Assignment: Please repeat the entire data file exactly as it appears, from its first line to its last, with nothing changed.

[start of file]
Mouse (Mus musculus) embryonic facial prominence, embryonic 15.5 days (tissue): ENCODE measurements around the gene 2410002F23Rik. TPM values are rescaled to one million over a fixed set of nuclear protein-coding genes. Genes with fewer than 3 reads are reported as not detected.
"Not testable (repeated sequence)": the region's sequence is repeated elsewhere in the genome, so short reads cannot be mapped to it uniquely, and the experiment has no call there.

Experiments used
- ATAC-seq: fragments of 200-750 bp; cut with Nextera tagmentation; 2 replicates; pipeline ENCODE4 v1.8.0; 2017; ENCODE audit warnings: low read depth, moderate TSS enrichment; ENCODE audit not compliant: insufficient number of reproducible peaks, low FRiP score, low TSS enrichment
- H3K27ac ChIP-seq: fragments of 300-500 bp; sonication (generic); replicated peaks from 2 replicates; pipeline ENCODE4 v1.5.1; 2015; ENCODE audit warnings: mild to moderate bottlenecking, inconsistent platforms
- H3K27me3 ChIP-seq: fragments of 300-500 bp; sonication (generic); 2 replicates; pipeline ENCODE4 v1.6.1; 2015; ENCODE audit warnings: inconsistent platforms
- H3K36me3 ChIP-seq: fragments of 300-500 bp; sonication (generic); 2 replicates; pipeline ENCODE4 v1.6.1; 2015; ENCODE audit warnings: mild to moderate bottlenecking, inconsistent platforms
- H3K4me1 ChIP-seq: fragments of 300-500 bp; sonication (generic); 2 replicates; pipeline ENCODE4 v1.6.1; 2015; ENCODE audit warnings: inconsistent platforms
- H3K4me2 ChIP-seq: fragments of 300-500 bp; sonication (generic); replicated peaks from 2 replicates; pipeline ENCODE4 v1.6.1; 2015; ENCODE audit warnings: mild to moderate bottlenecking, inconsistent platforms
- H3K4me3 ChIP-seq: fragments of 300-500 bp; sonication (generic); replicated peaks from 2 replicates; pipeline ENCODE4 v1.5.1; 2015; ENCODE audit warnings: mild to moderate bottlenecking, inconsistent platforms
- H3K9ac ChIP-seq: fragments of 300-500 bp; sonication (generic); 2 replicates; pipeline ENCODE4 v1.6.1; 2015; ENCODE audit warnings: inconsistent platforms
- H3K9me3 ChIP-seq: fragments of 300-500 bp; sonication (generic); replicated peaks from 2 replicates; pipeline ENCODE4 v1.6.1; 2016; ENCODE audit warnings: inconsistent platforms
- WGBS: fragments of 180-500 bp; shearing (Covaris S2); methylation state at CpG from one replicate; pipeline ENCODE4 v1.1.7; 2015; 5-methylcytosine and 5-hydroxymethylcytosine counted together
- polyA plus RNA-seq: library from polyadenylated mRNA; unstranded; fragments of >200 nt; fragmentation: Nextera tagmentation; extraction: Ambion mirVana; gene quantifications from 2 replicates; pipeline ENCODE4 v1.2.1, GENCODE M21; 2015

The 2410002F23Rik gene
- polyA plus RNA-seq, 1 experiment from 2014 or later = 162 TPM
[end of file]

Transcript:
Mouse (Mus musculus) embryonic facial prominence, embryonic 15.5 days (tissue): ENCODE measurements around the gene 2410002F23Rik. TPM values are rescaled to one million over a fixed set of nuclear protein-coding genes. Genes with fewer than 3 reads are reported as not detected.
"Not testable (repeated sequence)": the region's sequence is repeated elsewhere in the genome, so short reads cannot be mapped to it uniquely, and the experiment has no call there.

Experiments used
- ATAC-seq: fragments of 200-750 bp; cut with Nextera tagmentation; 2 replicates; pipeline ENCODE4 v1.8.0; 2017; ENCODE audit warnings: low read depth, moderate TSS enrichment; ENCODE audit not compliant: insufficient number of reproducible peaks, low FRiP score, low TSS enrichment
- H3K27ac ChIP-seq: fragments of 300-500 bp; sonication (generic); replicated peaks from 2 replicates; pipeline ENCODE4 v1.5.1; 2015; ENCODE audit warnings: mild to moderate bottlenecking, inconsistent platforms
- H3K27me3 ChIP-seq: fragments of 300-500 bp; sonication (generic); 2 replicates; pipeline ENCODE4 v1.6.1; 2015; ENCODE audit warnings: inconsistent platforms
- H3K36me3 ChIP-seq: fragments of 300-500 bp; sonication (generic); 2 replicates; pipeline ENCODE4 v1.6.1; 2015; ENCODE audit warnings: mild to moderate bottlenecking, inconsistent platforms
- H3K4me1 ChIP-seq: fragments of 300-500 bp; sonication (generic); 2 replicates; pipeline ENCODE4 v1.6.1; 2015; ENCODE audit warnings: inconsistent platforms
- H3K4me2 ChIP-seq: fragments of 300-500 bp; sonication (generic); replicated peaks from 2 replicates; pipeline ENCODE4 v1.6.1; 2015; ENCODE audit warnings: mild to moderate bottlenecking, inconsistent platforms
- H3K4me3 ChIP-seq: fragments of 300-500 bp; sonication (generic); replicated peaks from 2 replicates; pipeline ENCODE4 v1.5.1; 2015; ENCODE audit warnings: mild to moderate bottlenecking, inconsistent platforms
- H3K9ac ChIP-seq: fragments of 300-500 bp; sonication (generic); 2 replicates; pipeline ENCODE4 v1.6.1; 2015; ENCODE audit warnings: inconsistent platforms
- H3K9me3 ChIP-seq: fragments of 300-500 bp; sonication (generic); replicated peaks from 2 replicates; pipeline ENCODE4 v1.6.1; 2016; ENCODE audit warnings: inconsistent platforms
- WGBS: fragments of 180-500 bp; shearing (Covaris S2); methylation state at CpG from one replicate; pipeline ENCODE4 v1.1.7; 2015; 5-methylcytosine and 5-hydroxymethylcytosine counted together
- polyA plus RNA-seq: library from polyadenylated mRNA; unstranded; fragments of >200 nt; fragmentation: Nextera tagmentation; extraction: Ambion mirVana; gene quantifications from 2 replicates; pipeline ENCODE4 v1.2.1, GENCODE M21; 2015

The 2410002F23Rik gene
- polyA plus RNA-seq, 1 experiment from 2014 or later = 162 TPM